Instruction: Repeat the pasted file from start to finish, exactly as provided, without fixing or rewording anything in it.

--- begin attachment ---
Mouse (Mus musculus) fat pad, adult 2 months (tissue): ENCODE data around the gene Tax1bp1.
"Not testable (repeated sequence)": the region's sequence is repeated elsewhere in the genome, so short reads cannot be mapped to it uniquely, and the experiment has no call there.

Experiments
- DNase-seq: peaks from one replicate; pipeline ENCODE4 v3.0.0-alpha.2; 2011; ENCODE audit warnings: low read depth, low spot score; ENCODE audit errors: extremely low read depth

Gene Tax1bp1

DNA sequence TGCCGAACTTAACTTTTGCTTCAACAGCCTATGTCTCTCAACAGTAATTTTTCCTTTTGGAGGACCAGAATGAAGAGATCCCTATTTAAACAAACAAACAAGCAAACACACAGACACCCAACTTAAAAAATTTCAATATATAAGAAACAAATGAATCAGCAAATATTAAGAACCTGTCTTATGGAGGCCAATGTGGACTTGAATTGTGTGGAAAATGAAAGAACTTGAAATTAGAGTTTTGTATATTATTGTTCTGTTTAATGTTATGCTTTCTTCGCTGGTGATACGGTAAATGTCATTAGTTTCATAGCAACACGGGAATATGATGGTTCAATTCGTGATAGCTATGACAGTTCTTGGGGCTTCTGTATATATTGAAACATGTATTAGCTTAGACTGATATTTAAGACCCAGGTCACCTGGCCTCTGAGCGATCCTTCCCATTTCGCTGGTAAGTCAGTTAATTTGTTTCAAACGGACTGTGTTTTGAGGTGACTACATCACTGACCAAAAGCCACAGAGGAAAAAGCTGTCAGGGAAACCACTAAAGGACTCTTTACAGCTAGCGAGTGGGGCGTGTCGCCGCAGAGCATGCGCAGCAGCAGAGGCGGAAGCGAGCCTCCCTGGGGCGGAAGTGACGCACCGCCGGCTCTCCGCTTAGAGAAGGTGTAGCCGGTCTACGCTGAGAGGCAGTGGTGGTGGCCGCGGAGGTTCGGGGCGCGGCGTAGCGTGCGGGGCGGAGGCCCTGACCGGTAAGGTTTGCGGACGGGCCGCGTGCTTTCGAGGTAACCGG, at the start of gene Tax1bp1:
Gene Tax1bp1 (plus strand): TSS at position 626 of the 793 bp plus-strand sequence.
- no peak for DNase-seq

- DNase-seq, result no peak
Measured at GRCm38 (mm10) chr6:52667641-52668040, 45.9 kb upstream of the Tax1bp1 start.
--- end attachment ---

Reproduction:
Mouse (Mus musculus) fat pad, adult 2 months (tissue): ENCODE data around the gene Tax1bp1.
"Not testable (repeated sequence)": the region's sequence is repeated elsewhere in the genome, so short reads cannot be mapped to it uniquely, and the experiment has no call there.

Experiments
- DNase-seq: peaks from one replicate; pipeline ENCODE4 v3.0.0-alpha.2; 2011; ENCODE audit warnings: low read depth, low spot score; ENCODE audit errors: extremely low read depth

Gene Tax1bp1

DNA sequence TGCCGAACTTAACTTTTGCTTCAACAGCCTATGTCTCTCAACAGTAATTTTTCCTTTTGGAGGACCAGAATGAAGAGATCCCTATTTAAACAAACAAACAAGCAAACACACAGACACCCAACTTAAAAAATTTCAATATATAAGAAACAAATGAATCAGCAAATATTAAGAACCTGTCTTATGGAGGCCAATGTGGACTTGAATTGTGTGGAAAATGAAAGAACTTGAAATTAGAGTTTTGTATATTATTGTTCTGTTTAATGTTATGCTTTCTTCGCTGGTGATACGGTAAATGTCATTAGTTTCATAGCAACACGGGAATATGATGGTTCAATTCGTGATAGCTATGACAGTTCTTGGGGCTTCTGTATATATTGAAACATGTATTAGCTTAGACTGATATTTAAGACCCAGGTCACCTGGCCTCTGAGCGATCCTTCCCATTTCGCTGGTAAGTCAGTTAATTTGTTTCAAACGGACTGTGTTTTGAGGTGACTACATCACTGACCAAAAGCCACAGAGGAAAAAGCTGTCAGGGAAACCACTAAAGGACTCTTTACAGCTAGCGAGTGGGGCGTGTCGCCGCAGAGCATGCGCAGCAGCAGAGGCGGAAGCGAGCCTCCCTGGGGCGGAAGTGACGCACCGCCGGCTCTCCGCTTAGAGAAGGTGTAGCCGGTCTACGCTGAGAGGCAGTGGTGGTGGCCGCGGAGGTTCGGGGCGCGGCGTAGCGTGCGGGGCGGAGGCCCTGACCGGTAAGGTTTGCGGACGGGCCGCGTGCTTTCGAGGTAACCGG, at the start of gene Tax1bp1:
Gene Tax1bp1 (plus strand): TSS at position 626 of the 793 bp plus-strand sequence.
- no peak for DNase-seq

- DNase-seq, result no peak
Measured at GRCm38 (mm10) chr6:52667641-52668040, 45.9 kb upstream of the Tax1bp1 start.